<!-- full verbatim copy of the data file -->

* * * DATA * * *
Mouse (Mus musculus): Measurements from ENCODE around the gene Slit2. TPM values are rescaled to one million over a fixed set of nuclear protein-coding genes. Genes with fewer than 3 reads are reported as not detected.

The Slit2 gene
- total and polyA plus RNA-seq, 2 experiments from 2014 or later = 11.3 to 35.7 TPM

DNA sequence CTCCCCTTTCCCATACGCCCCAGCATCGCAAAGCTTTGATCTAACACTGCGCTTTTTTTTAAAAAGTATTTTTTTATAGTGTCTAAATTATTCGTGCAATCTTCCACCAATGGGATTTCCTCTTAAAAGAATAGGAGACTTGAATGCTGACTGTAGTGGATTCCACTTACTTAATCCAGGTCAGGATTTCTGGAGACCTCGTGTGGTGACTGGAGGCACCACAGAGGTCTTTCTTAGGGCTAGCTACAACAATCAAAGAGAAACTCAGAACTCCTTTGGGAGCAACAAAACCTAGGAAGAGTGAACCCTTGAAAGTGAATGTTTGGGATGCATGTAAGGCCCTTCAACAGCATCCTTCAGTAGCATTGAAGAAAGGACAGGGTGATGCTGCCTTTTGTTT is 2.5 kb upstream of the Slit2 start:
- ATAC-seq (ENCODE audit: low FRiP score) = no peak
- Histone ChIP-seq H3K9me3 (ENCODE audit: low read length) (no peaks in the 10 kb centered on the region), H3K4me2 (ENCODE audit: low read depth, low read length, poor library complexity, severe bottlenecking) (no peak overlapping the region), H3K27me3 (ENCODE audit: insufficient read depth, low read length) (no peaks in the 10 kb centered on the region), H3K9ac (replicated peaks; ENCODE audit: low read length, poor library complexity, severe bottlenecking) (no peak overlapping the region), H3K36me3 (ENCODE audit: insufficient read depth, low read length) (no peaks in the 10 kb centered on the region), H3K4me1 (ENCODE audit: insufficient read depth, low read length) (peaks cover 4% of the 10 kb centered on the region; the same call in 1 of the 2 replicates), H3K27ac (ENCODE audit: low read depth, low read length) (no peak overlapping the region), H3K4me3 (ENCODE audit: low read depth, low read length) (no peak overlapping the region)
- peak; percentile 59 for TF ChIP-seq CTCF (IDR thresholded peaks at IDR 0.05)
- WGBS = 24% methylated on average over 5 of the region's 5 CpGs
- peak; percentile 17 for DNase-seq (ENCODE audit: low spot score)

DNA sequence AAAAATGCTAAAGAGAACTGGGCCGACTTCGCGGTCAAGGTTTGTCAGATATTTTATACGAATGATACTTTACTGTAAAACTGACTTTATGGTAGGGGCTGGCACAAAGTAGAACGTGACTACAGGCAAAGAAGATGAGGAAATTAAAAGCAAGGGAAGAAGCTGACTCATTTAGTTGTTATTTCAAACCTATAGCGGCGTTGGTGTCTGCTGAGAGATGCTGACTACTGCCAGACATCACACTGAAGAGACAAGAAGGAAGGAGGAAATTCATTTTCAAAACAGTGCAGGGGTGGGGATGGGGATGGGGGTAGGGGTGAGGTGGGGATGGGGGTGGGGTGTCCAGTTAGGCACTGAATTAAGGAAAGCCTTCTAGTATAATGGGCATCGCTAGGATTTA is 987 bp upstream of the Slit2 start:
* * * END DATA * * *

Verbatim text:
Mouse (Mus musculus): Measurements from ENCODE around the gene Slit2. TPM values are rescaled to one million over a fixed set of nuclear protein-coding genes. Genes with fewer than 3 reads are reported as not detected.

The Slit2 gene
- total and polyA plus RNA-seq, 2 experiments from 2014 or later = 11.3 to 35.7 TPM

DNA sequence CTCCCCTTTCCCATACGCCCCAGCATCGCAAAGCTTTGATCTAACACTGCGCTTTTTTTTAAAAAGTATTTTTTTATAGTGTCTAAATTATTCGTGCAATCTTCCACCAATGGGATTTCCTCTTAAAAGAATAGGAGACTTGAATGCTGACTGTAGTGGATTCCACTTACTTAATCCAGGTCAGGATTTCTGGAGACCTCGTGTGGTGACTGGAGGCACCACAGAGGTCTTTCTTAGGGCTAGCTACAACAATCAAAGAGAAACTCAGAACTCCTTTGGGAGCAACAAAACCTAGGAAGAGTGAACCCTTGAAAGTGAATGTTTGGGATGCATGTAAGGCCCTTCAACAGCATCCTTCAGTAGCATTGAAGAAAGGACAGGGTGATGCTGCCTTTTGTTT is 2.5 kb upstream of the Slit2 start:
- ATAC-seq (ENCODE audit: low FRiP score) = no peak
- Histone ChIP-seq H3K9me3 (ENCODE audit: low read length) (no peaks in the 10 kb centered on the region), H3K4me2 (ENCODE audit: low read depth, low read length, poor library complexity, severe bottlenecking) (no peak overlapping the region), H3K27me3 (ENCODE audit: insufficient read depth, low read length) (no peaks in the 10 kb centered on the region), H3K9ac (replicated peaks; ENCODE audit: low read length, poor library complexity, severe bottlenecking) (no peak overlapping the region), H3K36me3 (ENCODE audit: insufficient read depth, low read length) (no peaks in the 10 kb centered on the region), H3K4me1 (ENCODE audit: insufficient read depth, low read length) (peaks cover 4% of the 10 kb centered on the region; the same call in 1 of the 2 replicates), H3K27ac (ENCODE audit: low read depth, low read length) (no peak overlapping the region), H3K4me3 (ENCODE audit: low read depth, low read length) (no peak overlapping the region)
- peak; percentile 59 for TF ChIP-seq CTCF (IDR thresholded peaks at IDR 0.05)
- WGBS = 24% methylated on average over 5 of the region's 5 CpGs
- peak; percentile 17 for DNase-seq (ENCODE audit: low spot score)

DNA sequence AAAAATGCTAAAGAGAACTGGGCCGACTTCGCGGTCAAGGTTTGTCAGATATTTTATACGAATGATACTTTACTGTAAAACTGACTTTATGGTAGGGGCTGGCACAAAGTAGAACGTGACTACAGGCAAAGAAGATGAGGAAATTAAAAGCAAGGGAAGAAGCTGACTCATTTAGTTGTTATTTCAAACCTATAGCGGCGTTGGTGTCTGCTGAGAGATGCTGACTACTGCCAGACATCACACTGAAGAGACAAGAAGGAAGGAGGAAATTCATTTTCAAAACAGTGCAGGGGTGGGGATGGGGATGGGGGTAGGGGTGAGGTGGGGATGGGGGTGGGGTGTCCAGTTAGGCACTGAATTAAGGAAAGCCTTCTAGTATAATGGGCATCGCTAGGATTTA is 987 bp upstream of the Slit2 start: